“Okay, well, since you have my attention, I guess I should know who you are,” Keith said.
    “Oh, I don’t know,” she answered. “I’m not sure I should tell you, unless you put the board down. I wouldn’t want you to lose your balance again.”
    Keith’s balance was feeling just a little off as he watched and listened to this beautiful Hawaiian girl coyly tease him.  Standing his board up in the sand next to him, he stretched out his hand and said, “Hello, my name is Keith Kanaloa.” In a gallant tone he added, “And, who do I have the pleasure of meeting?”
    “My name is Alania,” she said as she took his hand, “and this is my cousin Nalani.”
    “Nice to meet you, uh both.” After shaking Nalani’s hand he smiled broadly at Alania and then stood in silence, amazed at the beauty before his eyes.
    “So,” Alania finally said, “do you actually surf, or do you just go around tripping over people?”
    “Uh, yeah. I surf,” he answered awkwardly.
    “Any good?”
    “Sure, well, let’s see,” he said with a smile. “So, okay, uh I’ll just go catch some waves, then. See ya.”
    “See ya,” she answered with a coy smile, “We’ll be watching you.”....

    Keith came up to his grandmother, wrapped his arms around her, kissed her on the cheek, and said, “I love you, Grandma.” She gave him a light pat on his cheek and rested her hand on his arm.
    “Your grandma suffered a stroke just a few days ago, and has had increasing problems with speaking since then. Although she was diagnosed with cancer a couple of months ago, and would probably have had a couple more with us, the doctor says that it may be the stroke that will take her. She has a swelling on her brain that is interrupting some of her functions.”
    “Grandpa, I am so sorry,” Keith said. “I am so glad I was able to come and see her now, before…” As he trailed off he looked away to hide the welling up he was sensing in his eyes.
     Then, as he looked down at his grandma, Keith and the others watched her pick up a pillow that she had been using to rest her arm and hold it to her cheek, hugging it as tightly as her frail body would allow.  She then handed the pillow to Keith’s cousin, Eddie, who was standing on the opposite side of the bed, and motioned to him to hug it.  Eddie wasn’t sure exactly why he was doing this, but he did as she desired. When he was done, Grandma pointed to Eddie’s brother Mike, who stood next to him. From there the pillow was passed around and hugged by all of the family that was there, until it came back around to Keith, who did the same.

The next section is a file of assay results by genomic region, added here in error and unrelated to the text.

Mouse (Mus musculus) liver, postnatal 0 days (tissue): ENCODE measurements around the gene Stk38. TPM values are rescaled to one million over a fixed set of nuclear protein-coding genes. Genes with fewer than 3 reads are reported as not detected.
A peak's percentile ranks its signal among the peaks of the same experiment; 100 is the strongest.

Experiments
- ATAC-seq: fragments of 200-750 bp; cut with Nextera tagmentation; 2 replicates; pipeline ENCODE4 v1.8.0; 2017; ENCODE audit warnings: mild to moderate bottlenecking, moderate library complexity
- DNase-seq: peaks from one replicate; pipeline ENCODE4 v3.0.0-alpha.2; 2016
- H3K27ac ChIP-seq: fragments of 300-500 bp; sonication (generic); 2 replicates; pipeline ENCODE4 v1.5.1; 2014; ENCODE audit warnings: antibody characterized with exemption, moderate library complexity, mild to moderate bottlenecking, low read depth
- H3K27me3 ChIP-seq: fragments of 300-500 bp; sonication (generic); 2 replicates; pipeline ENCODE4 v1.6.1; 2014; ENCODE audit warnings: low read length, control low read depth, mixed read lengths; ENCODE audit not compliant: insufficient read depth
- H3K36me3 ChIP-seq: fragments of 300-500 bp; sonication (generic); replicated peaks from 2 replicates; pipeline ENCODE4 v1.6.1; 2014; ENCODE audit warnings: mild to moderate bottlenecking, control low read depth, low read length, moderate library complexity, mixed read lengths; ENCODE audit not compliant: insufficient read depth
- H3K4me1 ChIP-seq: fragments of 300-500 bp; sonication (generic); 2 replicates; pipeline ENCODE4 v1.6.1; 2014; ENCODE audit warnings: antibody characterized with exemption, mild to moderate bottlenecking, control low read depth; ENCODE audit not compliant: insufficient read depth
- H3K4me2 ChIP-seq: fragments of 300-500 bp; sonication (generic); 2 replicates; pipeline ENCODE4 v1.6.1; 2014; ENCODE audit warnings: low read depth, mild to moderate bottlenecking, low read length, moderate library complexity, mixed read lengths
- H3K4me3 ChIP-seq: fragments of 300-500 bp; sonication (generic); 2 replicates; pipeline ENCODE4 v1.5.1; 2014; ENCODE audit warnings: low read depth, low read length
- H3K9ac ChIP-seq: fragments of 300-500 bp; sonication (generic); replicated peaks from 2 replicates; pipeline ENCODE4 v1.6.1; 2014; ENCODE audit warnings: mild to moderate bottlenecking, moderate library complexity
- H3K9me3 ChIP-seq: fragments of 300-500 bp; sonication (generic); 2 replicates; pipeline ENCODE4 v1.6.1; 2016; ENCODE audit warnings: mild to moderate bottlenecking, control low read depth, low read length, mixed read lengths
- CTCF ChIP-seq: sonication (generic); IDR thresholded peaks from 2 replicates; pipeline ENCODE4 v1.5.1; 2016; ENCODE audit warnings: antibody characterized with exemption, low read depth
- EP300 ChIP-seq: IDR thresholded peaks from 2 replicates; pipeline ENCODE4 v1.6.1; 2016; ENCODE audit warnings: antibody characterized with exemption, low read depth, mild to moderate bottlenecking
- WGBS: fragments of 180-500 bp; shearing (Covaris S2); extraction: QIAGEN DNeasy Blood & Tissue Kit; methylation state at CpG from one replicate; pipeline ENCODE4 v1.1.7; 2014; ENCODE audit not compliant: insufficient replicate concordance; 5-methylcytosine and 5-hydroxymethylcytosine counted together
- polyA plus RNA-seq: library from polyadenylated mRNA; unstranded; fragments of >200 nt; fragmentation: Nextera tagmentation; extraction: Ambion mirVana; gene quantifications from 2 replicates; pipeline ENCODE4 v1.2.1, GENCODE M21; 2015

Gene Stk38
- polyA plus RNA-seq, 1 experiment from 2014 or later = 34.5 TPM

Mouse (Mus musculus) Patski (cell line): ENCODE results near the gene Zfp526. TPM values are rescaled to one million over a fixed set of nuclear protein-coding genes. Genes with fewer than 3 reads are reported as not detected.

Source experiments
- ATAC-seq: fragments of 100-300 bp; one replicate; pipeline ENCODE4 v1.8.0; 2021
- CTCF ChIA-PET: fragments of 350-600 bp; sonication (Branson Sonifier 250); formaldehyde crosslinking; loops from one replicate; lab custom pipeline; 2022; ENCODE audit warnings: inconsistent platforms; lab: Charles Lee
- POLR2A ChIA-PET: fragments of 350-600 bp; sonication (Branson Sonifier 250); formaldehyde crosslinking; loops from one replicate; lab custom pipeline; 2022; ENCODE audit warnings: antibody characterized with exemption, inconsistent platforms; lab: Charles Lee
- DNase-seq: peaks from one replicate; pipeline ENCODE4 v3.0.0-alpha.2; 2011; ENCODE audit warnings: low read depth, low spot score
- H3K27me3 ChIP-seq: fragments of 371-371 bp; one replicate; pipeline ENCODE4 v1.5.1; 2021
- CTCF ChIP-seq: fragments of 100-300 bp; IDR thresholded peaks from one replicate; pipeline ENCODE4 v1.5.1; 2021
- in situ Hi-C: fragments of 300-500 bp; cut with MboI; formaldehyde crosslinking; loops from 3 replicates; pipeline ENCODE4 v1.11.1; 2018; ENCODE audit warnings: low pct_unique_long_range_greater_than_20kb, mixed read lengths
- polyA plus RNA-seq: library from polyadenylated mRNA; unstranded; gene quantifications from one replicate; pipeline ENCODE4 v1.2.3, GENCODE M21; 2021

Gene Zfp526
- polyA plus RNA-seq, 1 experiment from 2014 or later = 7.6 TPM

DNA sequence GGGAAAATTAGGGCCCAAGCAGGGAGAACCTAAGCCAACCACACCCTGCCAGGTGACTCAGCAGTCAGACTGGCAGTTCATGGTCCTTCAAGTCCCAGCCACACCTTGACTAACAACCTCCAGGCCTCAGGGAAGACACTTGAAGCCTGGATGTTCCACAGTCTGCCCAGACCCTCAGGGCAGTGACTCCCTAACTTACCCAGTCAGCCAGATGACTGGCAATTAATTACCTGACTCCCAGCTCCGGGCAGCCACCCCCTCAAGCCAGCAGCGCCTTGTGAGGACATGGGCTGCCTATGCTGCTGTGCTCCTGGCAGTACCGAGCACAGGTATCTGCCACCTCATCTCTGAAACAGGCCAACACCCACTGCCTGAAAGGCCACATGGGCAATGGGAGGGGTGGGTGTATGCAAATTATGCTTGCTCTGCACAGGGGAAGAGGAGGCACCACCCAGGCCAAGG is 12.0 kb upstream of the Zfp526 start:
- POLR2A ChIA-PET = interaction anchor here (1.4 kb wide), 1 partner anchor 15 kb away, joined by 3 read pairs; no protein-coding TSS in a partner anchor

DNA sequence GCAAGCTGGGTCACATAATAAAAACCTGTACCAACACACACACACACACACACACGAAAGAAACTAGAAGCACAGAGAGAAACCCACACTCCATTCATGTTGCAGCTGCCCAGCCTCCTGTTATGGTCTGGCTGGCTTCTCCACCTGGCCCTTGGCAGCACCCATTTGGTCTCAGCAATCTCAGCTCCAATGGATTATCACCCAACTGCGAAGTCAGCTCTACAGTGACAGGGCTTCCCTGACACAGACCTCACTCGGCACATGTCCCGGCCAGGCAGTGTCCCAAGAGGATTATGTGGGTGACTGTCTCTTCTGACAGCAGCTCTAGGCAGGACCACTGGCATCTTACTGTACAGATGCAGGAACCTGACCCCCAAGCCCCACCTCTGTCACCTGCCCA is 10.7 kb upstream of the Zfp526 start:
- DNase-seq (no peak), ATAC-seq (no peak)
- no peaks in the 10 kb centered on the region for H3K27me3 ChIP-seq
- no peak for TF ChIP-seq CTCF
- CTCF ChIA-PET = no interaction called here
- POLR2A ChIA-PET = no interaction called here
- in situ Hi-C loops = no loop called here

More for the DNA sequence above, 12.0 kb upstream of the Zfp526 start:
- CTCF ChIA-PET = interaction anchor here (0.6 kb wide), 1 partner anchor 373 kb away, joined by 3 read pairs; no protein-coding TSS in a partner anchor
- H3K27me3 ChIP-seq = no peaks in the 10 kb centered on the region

As Alania, who had been standing behind Keith, watched this tender family moment, she too, felt tears welling up. Keith was about to give the pillow back to Grandma when he was done, but she pointed to Alania with a big smile and a nod.
    Alania was overcome with emotion, and gave the pillow a tearful hug. On handing the pillow back to this darling, bed-ridden woman, she was drawn in to come closer to Grandma, who took Alania’s hand in hers. With her other hand Grandma motioned for Keith to come closer. When she had both of their hands holding hers, she pulled up her right hand and patted the top of their combined hands and then patted her chest, over her heart. And she smiled a big smile. Then she took up the pillow again, and hugged it as tightly as she could, for a long moment.
    There was not a dry eye in the room....

....Unfortunately, Keith’s parents found that they were unable to afford the trip to Hawai’i to attend their son’s wedding. As a gift from Keoki and Elizabeth, in lieu of their inability to come, some money was sent and arrangements were made for a five-night honeymoon in a cottage belonging to a family friend in Hana, Maui.
     Hana is located on Maui’s tropical northeast coast, and because the only access is along a narrow road that hugs the coastline with many sharp, winding turns and over 50 narrow one-way bridges, it is very remote and quiet. Nothing like the bustling, growing metropolis of Honolulu, and even a far cry from Maui’s biggest towns, Kahului and Lahaina. Hana was very much how one might envision a small, remote, and tropical Hawaiian town.  From the Kahului airport, the journey by car takes about three hours, if you don’t stop along the way. But how can you not stop to enjoy the plethora of beautiful waterfalls, vistas, and beaches just off the road? The intensity of the tropical beauty of this area is tremendous.
    For the young honeymooners, the journey from the airport to the cottage took them about eight hours. Places like Puohokamoa Falls, Waikani Falls, the Keanae Peninsula, and the Wai’anapanapa Black Sand Beach begged them to stop the car along the way and enjoy the wonders of tropical Hawai’i.
    They found the cottage in a beautiful setting overlooking Hana Bay, with easy access to the beach. Nearby were several local fruit and flower stands, as well as an older lady who sat by the road and sold her freshly-baked loaves of banana and mango bread.  With these and a handful of small stores and restaurants, Keith and Alania found everything they could want for a luxurious, delicious, and romantic honeymoon.
    The day before they were to leave, Keith and Alania decided to go back to a favorite spot they visited on the way in: the Wai’anapanapa Black Sand Beach. A narrow trail led down the cliffs to a small cove of volcanic rocks and black sand meeting the ocean. On the right side of the beach, they found what they were looking for: an opening under the volcanic rocks that led into a cave – a private room that opened up to the sea.